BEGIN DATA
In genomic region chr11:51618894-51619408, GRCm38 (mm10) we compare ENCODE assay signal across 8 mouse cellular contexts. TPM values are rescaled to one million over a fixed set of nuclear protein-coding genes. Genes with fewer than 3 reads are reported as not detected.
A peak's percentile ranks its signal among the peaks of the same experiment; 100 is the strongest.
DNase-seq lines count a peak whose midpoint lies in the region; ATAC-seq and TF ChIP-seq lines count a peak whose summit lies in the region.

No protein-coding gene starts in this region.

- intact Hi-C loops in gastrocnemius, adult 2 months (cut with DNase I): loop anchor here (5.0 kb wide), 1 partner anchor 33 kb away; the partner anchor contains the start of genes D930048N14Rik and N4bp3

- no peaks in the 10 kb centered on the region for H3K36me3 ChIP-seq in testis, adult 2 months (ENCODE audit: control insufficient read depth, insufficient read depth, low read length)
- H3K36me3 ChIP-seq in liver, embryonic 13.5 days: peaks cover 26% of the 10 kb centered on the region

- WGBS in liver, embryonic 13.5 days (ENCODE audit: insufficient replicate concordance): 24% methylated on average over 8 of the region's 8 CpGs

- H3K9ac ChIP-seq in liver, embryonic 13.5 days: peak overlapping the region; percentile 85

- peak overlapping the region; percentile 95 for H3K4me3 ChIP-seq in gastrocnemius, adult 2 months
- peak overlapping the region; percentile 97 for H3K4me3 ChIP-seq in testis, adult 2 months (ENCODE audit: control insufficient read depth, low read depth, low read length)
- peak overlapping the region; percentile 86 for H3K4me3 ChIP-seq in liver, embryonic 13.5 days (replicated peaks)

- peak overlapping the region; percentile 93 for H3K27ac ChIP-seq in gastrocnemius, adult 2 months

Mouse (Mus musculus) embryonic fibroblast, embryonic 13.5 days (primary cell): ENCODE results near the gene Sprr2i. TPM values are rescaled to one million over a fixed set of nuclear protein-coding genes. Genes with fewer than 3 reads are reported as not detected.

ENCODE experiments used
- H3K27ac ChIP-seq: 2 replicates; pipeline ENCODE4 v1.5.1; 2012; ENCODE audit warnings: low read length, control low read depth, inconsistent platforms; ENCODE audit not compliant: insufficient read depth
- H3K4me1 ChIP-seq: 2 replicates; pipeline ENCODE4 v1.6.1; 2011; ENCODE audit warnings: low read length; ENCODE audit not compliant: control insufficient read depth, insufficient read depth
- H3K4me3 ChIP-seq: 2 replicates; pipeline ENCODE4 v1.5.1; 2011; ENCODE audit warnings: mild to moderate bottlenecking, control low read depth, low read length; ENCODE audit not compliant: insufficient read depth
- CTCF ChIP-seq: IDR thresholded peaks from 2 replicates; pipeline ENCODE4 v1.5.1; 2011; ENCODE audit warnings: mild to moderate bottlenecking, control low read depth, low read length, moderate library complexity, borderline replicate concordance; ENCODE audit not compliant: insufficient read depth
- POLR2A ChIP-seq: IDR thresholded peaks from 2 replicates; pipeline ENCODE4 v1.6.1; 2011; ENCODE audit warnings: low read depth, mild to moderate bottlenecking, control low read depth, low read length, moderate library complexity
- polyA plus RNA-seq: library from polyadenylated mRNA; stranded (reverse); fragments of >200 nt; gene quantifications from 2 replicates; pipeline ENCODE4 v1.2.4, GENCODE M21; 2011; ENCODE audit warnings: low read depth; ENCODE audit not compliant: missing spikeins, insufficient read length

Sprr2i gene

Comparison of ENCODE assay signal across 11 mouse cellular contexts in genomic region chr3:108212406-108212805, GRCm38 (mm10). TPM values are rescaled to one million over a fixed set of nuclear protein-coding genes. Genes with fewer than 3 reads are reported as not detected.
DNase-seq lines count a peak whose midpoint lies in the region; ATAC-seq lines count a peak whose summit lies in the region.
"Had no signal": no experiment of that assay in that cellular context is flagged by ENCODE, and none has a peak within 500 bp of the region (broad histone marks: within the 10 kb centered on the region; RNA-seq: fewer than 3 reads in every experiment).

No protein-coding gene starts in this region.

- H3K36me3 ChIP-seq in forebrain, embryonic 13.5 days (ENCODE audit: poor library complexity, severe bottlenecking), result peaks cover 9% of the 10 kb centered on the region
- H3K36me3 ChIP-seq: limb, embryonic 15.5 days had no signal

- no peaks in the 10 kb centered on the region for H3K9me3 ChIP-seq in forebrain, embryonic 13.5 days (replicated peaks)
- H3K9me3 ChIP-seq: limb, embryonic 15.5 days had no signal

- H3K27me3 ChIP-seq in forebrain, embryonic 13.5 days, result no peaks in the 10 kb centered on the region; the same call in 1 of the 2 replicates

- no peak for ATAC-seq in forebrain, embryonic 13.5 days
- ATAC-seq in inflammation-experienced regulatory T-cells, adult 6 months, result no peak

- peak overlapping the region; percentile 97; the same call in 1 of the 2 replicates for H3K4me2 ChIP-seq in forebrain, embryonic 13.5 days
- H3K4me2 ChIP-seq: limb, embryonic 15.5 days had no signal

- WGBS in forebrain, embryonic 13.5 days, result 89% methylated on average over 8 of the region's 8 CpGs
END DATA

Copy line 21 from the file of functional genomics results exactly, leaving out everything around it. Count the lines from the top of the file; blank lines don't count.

- polyA plus RNA-seq: library from polyadenylated mRNA; stranded (reverse); fragments of >200 nt; gene quantifications from 2 replicates; pipeline ENCODE4 v1.2.4, GENCODE M21; 2011; ENCODE audit warnings: low read depth; ENCODE audit not compliant: missing spikeins, insufficient read length